Why we blew ten-in-a-row—answers posted on the internet.

As Jock Stein was fond of reminding us, ‘the game is nothing without fans’. One of the compensations of Celtic blowing the league and Rangers winning it is there’ll be nobody there to see it. Winning the league during lockdown or even the quadruple treble was just another day. No going to the pub with your pals. No mass celebrations. No mass street parties of the kinds we remembered after stopping that mob from winning ten-in-a-row all those years ago. Back pages of the tabloids will be filled with players celebrating, but the next day moving on to the next weather front. It didn’t have so much resonance. I won’t say let Rangers’ fans enjoy it, I’ll say, ‘fuck them as usual’, but it’ll soon be over, just as this season has been over since December, and it’ll be relatively pain free.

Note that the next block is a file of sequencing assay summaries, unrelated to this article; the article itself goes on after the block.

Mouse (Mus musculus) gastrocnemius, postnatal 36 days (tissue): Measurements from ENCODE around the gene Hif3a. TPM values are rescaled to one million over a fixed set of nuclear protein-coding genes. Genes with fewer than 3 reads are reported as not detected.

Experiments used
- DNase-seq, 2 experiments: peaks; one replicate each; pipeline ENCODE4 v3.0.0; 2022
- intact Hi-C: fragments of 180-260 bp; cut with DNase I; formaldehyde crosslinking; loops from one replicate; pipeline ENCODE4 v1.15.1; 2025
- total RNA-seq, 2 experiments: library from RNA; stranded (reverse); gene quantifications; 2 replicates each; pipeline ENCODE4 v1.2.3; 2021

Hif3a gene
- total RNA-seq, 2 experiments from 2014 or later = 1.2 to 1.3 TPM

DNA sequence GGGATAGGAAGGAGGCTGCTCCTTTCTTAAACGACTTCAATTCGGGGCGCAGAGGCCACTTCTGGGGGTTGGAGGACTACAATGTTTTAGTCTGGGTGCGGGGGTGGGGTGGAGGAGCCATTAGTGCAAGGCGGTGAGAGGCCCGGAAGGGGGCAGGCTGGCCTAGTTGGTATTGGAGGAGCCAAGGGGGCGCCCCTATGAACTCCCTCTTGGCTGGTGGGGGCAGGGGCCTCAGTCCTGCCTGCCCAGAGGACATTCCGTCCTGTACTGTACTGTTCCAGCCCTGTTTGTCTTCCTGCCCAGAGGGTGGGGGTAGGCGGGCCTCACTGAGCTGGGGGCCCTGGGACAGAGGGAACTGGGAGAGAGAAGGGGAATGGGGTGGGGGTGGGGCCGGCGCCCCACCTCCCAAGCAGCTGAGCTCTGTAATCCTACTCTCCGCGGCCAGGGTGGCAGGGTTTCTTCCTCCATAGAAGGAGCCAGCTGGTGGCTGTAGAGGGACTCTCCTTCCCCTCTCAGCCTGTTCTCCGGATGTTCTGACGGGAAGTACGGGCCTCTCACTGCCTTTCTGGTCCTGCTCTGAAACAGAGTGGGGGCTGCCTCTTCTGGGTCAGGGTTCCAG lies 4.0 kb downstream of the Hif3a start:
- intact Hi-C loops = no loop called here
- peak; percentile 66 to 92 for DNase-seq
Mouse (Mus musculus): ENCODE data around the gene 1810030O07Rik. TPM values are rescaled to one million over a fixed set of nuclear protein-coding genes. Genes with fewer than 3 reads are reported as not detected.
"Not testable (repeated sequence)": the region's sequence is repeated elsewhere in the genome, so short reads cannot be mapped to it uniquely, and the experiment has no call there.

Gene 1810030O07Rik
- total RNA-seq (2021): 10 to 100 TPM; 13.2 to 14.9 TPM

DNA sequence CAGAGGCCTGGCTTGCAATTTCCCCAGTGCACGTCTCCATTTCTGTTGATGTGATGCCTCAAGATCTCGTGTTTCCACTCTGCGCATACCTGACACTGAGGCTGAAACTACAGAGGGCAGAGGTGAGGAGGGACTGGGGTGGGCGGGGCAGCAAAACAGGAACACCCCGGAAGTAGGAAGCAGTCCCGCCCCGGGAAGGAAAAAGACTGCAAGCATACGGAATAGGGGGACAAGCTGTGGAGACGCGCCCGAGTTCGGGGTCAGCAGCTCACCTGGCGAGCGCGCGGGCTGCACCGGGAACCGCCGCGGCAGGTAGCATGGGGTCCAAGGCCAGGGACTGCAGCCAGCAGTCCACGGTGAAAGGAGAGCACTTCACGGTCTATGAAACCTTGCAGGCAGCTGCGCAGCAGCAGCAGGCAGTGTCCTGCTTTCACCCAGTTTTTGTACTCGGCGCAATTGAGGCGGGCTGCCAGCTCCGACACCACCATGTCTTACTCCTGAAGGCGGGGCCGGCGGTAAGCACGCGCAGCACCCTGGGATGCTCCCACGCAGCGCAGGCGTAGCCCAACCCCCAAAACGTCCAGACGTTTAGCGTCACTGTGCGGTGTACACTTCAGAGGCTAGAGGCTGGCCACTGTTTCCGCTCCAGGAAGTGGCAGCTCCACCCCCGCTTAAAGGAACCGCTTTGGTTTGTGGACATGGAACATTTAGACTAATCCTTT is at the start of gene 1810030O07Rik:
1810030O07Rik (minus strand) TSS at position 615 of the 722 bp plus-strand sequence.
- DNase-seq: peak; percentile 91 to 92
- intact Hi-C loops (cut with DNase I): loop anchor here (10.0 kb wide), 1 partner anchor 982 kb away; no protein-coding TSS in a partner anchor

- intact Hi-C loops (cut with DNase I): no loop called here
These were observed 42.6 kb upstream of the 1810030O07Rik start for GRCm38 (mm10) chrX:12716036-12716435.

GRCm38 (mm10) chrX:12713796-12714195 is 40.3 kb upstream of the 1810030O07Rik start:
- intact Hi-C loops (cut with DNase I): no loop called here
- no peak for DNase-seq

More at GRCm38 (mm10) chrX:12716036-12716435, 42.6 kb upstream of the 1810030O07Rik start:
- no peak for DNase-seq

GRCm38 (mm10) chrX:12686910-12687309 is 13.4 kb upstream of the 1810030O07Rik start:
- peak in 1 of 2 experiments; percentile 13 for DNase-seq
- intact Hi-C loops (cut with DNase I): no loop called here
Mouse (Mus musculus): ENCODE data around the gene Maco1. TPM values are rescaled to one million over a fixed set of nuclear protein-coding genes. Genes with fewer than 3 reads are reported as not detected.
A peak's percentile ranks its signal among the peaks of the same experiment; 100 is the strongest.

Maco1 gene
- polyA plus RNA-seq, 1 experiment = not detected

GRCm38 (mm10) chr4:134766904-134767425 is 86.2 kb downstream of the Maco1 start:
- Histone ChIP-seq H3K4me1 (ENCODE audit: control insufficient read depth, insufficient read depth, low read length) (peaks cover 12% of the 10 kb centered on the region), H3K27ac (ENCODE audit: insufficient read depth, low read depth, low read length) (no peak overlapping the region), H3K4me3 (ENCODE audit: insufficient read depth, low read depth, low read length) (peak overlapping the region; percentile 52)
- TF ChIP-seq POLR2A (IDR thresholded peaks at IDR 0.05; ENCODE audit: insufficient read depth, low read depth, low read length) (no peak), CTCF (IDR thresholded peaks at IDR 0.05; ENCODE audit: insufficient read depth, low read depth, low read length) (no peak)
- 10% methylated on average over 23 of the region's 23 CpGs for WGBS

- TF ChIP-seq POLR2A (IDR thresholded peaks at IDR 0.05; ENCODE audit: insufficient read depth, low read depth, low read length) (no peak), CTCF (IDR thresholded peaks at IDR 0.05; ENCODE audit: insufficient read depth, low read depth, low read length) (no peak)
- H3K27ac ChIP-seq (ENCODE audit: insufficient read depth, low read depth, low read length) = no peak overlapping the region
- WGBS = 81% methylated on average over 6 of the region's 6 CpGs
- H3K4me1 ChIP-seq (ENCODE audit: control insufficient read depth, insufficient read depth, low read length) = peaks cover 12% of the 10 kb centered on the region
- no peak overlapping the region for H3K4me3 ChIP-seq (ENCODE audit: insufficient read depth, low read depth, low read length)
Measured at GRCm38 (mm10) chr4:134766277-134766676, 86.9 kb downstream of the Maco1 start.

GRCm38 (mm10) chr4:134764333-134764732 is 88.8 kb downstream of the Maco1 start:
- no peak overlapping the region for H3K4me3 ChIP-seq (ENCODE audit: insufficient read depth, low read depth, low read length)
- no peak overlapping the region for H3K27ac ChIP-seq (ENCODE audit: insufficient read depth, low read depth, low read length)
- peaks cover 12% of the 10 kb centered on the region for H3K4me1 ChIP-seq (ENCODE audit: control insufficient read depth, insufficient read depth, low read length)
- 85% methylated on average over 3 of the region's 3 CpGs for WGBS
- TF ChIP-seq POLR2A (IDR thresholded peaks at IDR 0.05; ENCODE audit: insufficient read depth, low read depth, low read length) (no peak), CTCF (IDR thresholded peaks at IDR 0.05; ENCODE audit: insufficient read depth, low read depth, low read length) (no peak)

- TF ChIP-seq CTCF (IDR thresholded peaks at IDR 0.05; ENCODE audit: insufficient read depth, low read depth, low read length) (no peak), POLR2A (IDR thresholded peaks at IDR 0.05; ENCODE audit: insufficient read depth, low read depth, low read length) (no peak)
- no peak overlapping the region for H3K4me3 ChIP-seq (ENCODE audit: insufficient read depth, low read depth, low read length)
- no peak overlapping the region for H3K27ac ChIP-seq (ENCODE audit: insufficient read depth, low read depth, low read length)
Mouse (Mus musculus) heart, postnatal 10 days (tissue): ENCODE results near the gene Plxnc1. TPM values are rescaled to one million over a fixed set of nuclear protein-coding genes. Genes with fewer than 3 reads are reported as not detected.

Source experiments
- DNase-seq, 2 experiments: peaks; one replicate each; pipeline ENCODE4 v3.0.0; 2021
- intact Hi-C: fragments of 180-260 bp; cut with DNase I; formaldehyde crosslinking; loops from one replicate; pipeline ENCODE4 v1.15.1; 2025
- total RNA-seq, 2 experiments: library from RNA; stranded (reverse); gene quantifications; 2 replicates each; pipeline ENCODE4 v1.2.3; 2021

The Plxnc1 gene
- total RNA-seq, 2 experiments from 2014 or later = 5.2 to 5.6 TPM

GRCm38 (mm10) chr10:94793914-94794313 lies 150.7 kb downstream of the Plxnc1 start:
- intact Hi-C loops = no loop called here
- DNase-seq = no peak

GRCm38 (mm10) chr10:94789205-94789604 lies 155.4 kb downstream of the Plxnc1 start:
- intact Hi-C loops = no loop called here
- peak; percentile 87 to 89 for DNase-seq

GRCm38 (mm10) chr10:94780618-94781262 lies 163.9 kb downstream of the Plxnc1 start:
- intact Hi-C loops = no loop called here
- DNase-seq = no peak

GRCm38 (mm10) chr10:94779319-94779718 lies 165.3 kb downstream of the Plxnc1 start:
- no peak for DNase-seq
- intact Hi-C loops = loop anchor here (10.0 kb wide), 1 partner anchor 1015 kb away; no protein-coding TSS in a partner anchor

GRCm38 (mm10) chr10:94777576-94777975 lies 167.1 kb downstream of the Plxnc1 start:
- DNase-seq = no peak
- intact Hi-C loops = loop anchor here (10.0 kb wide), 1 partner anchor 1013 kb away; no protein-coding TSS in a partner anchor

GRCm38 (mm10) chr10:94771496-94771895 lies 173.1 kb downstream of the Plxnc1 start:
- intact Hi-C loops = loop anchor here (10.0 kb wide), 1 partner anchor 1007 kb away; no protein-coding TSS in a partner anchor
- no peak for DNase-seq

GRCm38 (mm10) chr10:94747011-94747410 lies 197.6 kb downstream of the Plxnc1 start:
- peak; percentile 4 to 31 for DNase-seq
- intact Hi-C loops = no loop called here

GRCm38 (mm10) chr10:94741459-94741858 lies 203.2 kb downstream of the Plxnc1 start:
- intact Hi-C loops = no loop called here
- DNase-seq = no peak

The other aspect of there being no fans is would we have won more points with the much quoted 60 000 in Paradise and the multitudes that follow, follow to every away ground in Scotland?

The simple answer is YES, we would have won more points. Nobody doubts that. But Rangers have had an exceptional season. So to compare like with like, it’s not that that killed our dream.

The idea that these kinds of things go in cycles makes a kind of nonsensical sense. It’s a bit like believing in fate. Before Jock Stein Rangers were dominant. We won nine-in-a-row, twice. But they did it too. Wim Jansen brought in a little-known winger from Dutch football, and the rest as they say is history. Rangers were the dominant team, with loads of money, and yet, somehow we found a way past them. As Rangers have done this year.